Political tone at parking meter protest; private sector, Mayor disagree on impact of metered parking

Last Updated on Friday, 3 February 2017, 16:22 by Denis Chabrol

Hundreds of Guyanese Friday morning protested against metered parking in Guyana’s capital, Georgetown, even as a much smaller pro-government group struggled to show any signs of real resistance.

“This is not about politics. Go and record that thrash over there; that nonsense over there. How can he get on a bullhorn and say that about these people. This is business people asking for fairness and transparency, nothing else,” said a businessman from the picket line as he pointed passionately at the pro-meter protesters across Regent Street who were being lead in their chant by APNU+AFC City Councillor, Heston Bostwick. “The PPP uneasy, we want the city clean” Bostwick aid.

The  businessman called for facts and evidence that feasibility study has been conducted. He said the group decided to vent their frustration and anger because they have now formed themselves into a forum to challenge the problem.

The silent protesters carried placards that conveyed their messages adequately- in total that they were opposed to the parking meter deal between the Georgetown City Council and Smart City Solutions (SCS). Several slogans read “80% for 20 years to a foreign company= Bad Deal #notoparkingmeters”, “ Can’t afford parking meters,” “M&CC+SC= GT: Ghost Town,” “No to parking meters, No prior consultation, no feasibility study, no zoning study,” “Parking meter scan is extortion,” “Public tenders are part of modernization,” and “Impact studies are part of modernization.”

Another protester, Peter Bryan, suggested that if SMS asks motorists to pay GYD$100 per day instead of GYD$50 per 15 minutes would be more acceptable and profitable for the parking meter company. “You got to look after the ordinary people,” he said.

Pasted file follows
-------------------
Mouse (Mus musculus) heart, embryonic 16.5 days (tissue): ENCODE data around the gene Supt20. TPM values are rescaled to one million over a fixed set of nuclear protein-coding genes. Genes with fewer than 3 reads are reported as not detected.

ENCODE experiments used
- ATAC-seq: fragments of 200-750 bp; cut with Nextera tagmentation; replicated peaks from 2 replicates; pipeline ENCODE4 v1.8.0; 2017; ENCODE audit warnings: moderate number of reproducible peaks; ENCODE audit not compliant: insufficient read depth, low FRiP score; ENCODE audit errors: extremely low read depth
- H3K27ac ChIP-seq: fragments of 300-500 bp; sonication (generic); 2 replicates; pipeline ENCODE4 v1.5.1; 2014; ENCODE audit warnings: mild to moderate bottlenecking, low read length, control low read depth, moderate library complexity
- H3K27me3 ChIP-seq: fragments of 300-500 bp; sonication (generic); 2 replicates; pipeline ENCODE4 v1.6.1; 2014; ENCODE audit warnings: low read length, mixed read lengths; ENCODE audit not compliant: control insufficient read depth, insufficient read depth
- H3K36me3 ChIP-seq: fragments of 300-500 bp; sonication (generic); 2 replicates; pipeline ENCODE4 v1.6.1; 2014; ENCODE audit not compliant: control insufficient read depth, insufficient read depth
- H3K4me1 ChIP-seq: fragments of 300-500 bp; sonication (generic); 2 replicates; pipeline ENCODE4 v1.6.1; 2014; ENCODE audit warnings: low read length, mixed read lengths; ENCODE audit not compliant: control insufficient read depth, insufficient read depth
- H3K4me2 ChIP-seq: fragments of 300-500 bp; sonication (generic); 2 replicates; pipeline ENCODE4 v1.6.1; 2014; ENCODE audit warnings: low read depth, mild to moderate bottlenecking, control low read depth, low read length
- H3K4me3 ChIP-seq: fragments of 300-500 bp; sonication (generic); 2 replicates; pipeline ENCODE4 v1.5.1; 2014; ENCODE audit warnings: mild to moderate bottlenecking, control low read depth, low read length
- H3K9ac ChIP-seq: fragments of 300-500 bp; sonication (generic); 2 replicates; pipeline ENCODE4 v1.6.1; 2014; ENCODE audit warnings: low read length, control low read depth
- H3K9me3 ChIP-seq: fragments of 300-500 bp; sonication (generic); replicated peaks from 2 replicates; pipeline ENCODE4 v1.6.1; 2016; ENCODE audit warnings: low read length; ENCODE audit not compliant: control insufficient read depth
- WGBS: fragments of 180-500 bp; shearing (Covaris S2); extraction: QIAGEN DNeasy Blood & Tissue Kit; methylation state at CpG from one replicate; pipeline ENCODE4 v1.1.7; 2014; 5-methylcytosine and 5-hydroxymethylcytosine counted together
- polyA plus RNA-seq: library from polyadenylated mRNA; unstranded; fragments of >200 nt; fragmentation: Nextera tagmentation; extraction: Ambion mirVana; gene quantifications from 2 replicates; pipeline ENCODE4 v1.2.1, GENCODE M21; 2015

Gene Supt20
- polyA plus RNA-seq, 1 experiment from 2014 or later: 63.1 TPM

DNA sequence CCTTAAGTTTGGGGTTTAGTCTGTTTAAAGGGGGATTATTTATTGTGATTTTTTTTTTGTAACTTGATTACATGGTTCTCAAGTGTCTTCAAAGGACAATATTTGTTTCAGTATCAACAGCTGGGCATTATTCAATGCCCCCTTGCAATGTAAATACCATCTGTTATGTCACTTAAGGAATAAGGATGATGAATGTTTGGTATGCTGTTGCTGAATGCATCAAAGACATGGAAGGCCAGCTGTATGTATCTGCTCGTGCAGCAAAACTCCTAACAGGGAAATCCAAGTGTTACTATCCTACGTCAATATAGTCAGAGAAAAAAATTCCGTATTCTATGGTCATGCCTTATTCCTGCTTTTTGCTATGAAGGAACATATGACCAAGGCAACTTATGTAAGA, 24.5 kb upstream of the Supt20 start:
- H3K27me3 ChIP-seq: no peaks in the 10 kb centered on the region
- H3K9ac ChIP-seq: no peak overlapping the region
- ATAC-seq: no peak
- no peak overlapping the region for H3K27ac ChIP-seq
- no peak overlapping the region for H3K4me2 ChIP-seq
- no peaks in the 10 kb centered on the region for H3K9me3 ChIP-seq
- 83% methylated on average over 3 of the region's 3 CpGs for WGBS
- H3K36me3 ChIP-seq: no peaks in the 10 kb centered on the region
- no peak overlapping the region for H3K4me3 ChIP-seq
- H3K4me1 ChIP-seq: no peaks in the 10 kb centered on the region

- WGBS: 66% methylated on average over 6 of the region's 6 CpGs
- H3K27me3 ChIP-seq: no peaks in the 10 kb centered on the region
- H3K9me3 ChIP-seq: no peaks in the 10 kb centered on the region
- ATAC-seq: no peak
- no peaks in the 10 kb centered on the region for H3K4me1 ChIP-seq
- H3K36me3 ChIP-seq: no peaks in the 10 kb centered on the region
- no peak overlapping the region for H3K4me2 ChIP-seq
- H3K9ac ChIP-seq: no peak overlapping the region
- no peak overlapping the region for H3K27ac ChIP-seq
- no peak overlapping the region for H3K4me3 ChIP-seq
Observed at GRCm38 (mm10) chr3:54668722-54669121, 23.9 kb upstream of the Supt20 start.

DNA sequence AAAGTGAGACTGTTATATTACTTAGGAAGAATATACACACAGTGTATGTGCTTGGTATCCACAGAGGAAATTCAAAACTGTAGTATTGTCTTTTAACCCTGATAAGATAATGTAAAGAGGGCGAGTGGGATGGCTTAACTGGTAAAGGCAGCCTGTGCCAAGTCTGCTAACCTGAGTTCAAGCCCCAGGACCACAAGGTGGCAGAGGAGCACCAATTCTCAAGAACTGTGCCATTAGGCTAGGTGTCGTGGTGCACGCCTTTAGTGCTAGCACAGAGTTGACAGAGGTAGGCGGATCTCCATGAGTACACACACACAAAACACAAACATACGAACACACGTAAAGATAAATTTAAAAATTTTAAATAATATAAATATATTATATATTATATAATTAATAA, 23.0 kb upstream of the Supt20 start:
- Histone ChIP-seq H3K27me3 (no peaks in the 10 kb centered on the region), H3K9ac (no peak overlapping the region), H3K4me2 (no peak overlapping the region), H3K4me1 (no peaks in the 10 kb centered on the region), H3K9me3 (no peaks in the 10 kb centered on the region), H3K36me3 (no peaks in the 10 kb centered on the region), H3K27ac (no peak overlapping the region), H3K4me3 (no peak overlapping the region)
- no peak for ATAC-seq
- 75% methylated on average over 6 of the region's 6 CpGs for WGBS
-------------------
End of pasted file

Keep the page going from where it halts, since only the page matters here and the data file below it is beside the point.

City Mayor, Patricia Chase-Green deemed the action by the more than 300 anti-meter protesters political, while an APNU+AFC councillor chanted anti-PPP slogans in the background. “It is the dishonesty of some of the representatives of Council that are coming out there to give the wrong information that the contract is 49 years when he was a part of it that reduced it to 20 years and so you have people out there arguing for what is there,” she said when asked by Demerara Waves Online News.

Across on the southern pavement of Regent Street outside City Hall, parking meter advocates were being cheered on by City Councilor Bostwick while his allies held placards that read “I support  parking meters. They provide order  in the city,” “An improved, developed city with parking meters,” “More parking meters, less traffic congestion,” “Georgetown Let’s do our part. Let’s leave a green mark. Get Ready Y’all. Here comes the green mark,” “Traffic’s out the door. Mobility is an A+. Thousands of cities using. It’s about time for us,” “No trunking with parking meters”,  “More order with parking meters,” and “Leave it or hate it, Y’all know y’all need it.”

Incoming Deputy Mayor, Lionel Jaikarran disagreed that the anti-meter protest was the work of the political opposition. “On the contrary, I don’t consider it politics at all. This is about the welfare of all Guyanese. This is not one political party here. The people are hurting financially already,” he said.

Meanwhile, Mayor Chase-Green and the business community on Friday appeared to be on a collision course over the impact of metered parking on businesses in the city.  She dismissed reported claims by a number of Georgetown businesses that sales have slumped since paid parking was introduced late last month. “They have not complained to us. The business people have approached us for some of the packages that we are offering to them so I can say I have the majority of the business people on my side,” she said.

The PSC has urged government to intervene in the current impasse between the citizens of Georgetown and the Mayor and City Council and scrap the “illegal” parking meter contract, saying the meters have virtually crippled retail business in the city.

“The Private Sector Commission has received impassioned pleas of businesses which have seen their sales decline by as much as fifty percent since the introduction of metered parking in the city,” the PSC said Friday.

The PSC accused City Hall of displaying “unmatched arrogance” in their refusal to engage businesses in any attempt to compromise and mitigate the ill effects of this scheme.  The business organisation warned of the negative effects  on the wholesale-retail sector that would spin-off from metered parking. “In an integrated economy such as that of Guyana, the success or failure of one sector has spinoff effects upon the country as a whole. Our Government is aware that the failure of the retail sector